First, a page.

Ha! You sound a lot more more knowledgeable than me, but I would say that the use of quarter-tones in Eastern music would generally result in something more dissonant than Western scales. That spine-tingling quality a lot of Eastern music has is specifically a result of flattened notes.

        You’re right about the major third, mind you.I know from noodling about with pedal tones on a guitar that a major scale can sound Eastern. I haven’t got much musical training, so perhaps the dissonances favoured in the East are not so much minor as sustained/suspended or whatever.

        • wysinwyg says:

          Hmm, I had long thought that the quarter-tones were a result of a different theory or different scale but I had heard more recently that they’re essentially just used as leading notes and “blue” notes and they’re not really part of the scales.  Still not really sure about this.

          Scales with a major third can sound downright sinister.  A good example is Miserlou, probably better known as the “Pulp Fiction theme song”.  The scale is:
          E – F – G# – A – B – C – D#, so minor second and minor sixth but major third and major seventh.  It’s based on Balkan folk music.  Also, the Lydian mode is even “more major” than a major scale, but the sharp fourth is the same interval as a flatted fifth and can sound pretty dissonant as a result.  Some types of music trade on ambiguity between major and minor — blues in particular plays minor key solos over major chords and a lot of bent major seconds and minor thirds creating more ambiguity about the key. 

          Interesting about getting Eastern-sounding music playing with pedal tones.  One of the big differences between western music and other musics as I understand is the prevalence of drone notes in world music and their relative rarity in western music.

      • chenille says:

        I don’t know in general, but a good place to start for global music is pentatonic scales. Wikipedia mentions a few examples of these: Chinese and Mongolian music tend to be major; Japanese, Appalachian, and Andean music tend to be minor.

        Of course there are other modes and tunings, and different uses need not fit with our ideas of what major and minor feel like. Plato said the ancient Lydian mode makes people soft, and yet that’s the same as what is now called the Ionian or major scale, so common in martial music.

        Saying one or the other is better in general strikes me as the sort of thing that will inevitably have so many exceptions, you might as well not bother.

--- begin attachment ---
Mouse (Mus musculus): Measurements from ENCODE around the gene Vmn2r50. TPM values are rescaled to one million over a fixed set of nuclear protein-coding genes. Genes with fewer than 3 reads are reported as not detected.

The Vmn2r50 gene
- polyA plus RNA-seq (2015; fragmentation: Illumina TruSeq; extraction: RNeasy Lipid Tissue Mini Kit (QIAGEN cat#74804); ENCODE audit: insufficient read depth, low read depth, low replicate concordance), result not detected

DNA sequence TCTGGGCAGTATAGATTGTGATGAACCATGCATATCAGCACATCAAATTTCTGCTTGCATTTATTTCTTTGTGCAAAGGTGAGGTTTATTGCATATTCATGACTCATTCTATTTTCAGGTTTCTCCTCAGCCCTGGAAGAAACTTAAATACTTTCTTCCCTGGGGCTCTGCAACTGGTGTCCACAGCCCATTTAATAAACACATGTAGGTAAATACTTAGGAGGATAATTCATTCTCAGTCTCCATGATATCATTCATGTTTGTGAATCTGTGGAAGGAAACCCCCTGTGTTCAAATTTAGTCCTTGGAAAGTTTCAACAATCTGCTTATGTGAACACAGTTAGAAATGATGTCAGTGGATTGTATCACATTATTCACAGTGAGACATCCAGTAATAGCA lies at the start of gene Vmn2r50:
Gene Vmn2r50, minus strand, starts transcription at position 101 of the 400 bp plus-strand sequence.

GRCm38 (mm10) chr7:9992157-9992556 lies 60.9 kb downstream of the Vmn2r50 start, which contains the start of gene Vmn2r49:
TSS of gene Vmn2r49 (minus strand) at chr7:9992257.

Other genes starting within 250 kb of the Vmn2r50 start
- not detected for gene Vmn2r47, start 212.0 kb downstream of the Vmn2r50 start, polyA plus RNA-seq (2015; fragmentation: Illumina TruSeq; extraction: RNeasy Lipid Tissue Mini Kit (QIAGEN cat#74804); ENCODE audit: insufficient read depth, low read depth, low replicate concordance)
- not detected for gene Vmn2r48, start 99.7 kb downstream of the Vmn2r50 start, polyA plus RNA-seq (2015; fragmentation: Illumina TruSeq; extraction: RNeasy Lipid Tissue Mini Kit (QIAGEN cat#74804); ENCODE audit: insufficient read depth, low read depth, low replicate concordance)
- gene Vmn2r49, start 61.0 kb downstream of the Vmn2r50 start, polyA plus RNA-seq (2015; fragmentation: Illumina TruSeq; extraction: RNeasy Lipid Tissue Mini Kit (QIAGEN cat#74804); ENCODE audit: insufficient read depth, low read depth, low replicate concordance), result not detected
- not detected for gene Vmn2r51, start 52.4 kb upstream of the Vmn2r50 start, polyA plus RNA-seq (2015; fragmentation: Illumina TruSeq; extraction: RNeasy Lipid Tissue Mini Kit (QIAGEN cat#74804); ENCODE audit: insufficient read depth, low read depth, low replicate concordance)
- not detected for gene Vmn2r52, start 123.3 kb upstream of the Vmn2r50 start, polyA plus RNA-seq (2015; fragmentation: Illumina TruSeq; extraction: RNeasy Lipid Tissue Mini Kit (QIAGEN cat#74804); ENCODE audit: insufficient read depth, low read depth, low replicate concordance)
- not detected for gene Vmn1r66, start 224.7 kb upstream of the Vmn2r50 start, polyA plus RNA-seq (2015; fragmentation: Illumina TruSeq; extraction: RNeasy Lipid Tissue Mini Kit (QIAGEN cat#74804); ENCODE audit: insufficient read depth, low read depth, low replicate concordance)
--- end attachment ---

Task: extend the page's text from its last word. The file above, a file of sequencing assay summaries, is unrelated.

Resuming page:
• Ladyfingers says:

           I was being a tad flippant about the minor key stuff always sounding better, but then I do prefer funeral marches to waltzes.

        • wysinwyg says:

          The Lydian mode is actually not the same as the Ionian mode.  The Lydian mode has a sharp fourth relative to the Ionian mode.  I actually like the Lydian mode a lot so one more point of disagreement between me and Plato I guess.

          Honestly, I was looking for something a little more rigorous or informative than a wikipedia article but I guess it’s a starting point.

          • chenille says:

            The modern Ionian mode is different from the modern Lydian mode, but it corresponds to the ancient Lydian mode instead of the ancient Ionian mode.

            You see, the names have all been shuffled around since Plato’s time. As it happens, this is also detailed on wikipedia, although I agree it’s very, very far from a full survey on the subject.

  11. mindysan33 says:

    I wonder how much changing technology has to do with some of this?  One of the things the article mentions is the length and complexity of songs.  Well, if you have more room to record on the album,  you can make longer songs – so think the shift from shorter 78s to LPs, and then the shift to tape, then CD and final digital formats. 

    And maybe the shift to more introspective songs has more to do with our modern focus on individualism and the self, which I think post-war became even more pronounced as the culture industries became more powerful in American society…  I guess page 2 of the article sort of addresses that with Globalization, but I think that tends to be more about our exports then about imports?

    This is interesting research though.

    • AnthonyC says:

      On average perhaps, but have you seen the lengths of the songs prog rock bands have been writing for the past 40 years?

      • mindysan33 says:

        Good point.  The longer format of prog goes with the shift to vinyl, postwar, which is really what we are talking about (the study is from 60 to now).  I think also, there is the punk sub-genre of crust-core, which makes really short and fast songs, and that’s a more recent sub-genre of punk.  Still, I think format has an impact on what is possible on recorded music, and format is pushed by whoever is creating the mediums onto which songs are recorded (Sony or whoever).

        I think I stand by my comments on introspective songs, though.

  12. Minor modes were primary back when written music was being developed. That is why the minor key that you find on all white keys is “A.” The naming of notes started with the notes of “A” minor and extrapolated from there (why would anybody want to start with “C”). Later the key of “C” (the relative major of “A” minor) become more important as minor keys went out of fashion (for a while) and major keys became more prevalent. These things go in cycles though, thankfully.

  13. jasonmarks says:

    I think the findings could be a result of the fact that a lot of funk and hip-hop is in a minor key.  For whatever reason, we often don’t perceive minor = “sad” in those types of music.  For example, “Good Times,” by Chic (Em7) is perceived as an upbeat tune.  

Leave a Reply